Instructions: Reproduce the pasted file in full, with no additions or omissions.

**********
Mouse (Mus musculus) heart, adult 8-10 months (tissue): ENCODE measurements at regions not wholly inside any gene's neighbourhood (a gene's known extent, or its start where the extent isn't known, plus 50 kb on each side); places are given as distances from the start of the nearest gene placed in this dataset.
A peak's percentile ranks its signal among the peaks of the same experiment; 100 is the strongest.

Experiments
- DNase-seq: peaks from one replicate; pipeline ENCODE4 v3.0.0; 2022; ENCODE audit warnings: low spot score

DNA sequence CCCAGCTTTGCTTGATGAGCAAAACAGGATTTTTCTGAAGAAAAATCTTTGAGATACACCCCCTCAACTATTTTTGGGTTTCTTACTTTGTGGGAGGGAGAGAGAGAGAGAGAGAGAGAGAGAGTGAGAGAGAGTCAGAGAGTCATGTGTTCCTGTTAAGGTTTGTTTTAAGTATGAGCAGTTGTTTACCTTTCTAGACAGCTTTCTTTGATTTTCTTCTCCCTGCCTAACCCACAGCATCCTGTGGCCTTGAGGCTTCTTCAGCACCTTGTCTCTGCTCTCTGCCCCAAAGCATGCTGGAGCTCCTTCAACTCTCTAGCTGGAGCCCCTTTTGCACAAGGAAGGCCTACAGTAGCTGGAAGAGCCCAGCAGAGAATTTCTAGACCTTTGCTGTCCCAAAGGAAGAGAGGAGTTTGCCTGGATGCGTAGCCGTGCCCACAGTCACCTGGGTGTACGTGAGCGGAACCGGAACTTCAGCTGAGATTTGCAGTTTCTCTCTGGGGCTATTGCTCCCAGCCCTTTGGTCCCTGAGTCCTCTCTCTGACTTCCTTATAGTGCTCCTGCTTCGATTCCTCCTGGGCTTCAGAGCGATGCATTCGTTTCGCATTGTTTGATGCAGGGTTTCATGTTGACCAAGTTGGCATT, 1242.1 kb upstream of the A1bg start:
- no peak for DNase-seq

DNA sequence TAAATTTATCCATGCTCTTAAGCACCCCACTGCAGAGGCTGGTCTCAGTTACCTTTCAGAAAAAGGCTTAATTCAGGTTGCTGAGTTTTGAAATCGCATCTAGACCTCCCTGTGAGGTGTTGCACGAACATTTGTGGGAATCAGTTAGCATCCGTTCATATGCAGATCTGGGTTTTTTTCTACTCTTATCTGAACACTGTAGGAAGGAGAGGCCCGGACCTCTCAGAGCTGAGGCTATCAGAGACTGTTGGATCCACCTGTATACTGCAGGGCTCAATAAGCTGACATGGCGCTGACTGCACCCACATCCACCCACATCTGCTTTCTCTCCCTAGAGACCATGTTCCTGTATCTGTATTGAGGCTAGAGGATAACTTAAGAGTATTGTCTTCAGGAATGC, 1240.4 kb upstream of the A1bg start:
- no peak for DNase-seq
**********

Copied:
Mouse (Mus musculus) heart, adult 8-10 months (tissue): ENCODE measurements at regions not wholly inside any gene's neighbourhood (a gene's known extent, or its start where the extent isn't known, plus 50 kb on each side); places are given as distances from the start of the nearest gene placed in this dataset.
A peak's percentile ranks its signal among the peaks of the same experiment; 100 is the strongest.

Experiments
- DNase-seq: peaks from one replicate; pipeline ENCODE4 v3.0.0; 2022; ENCODE audit warnings: low spot score

DNA sequence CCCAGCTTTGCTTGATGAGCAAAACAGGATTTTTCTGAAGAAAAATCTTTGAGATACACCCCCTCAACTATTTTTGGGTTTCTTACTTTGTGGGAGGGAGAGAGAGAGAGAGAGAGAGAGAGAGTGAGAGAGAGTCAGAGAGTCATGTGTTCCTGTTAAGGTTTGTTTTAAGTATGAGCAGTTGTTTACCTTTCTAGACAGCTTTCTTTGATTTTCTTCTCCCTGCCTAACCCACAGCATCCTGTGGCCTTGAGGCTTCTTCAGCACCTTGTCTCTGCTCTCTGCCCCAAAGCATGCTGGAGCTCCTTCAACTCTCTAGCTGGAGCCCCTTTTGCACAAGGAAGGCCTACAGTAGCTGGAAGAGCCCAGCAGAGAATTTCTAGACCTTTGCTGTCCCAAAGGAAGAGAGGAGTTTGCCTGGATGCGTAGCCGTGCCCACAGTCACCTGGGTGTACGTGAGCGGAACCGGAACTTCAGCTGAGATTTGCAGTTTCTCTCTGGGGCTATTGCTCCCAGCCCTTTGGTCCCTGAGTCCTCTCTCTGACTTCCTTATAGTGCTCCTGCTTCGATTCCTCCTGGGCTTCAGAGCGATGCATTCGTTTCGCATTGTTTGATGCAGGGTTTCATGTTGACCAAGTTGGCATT, 1242.1 kb upstream of the A1bg start:
- no peak for DNase-seq

DNA sequence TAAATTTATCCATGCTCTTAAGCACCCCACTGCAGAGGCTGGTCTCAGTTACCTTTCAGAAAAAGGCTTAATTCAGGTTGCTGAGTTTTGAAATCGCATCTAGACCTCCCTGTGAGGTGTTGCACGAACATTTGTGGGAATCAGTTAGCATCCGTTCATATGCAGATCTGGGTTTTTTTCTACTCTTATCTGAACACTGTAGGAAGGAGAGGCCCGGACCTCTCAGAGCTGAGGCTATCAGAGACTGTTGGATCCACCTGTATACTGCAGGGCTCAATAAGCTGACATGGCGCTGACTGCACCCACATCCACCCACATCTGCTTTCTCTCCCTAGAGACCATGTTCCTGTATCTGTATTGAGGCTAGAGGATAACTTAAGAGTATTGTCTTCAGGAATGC, 1240.4 kb upstream of the A1bg start:
- no peak for DNase-seq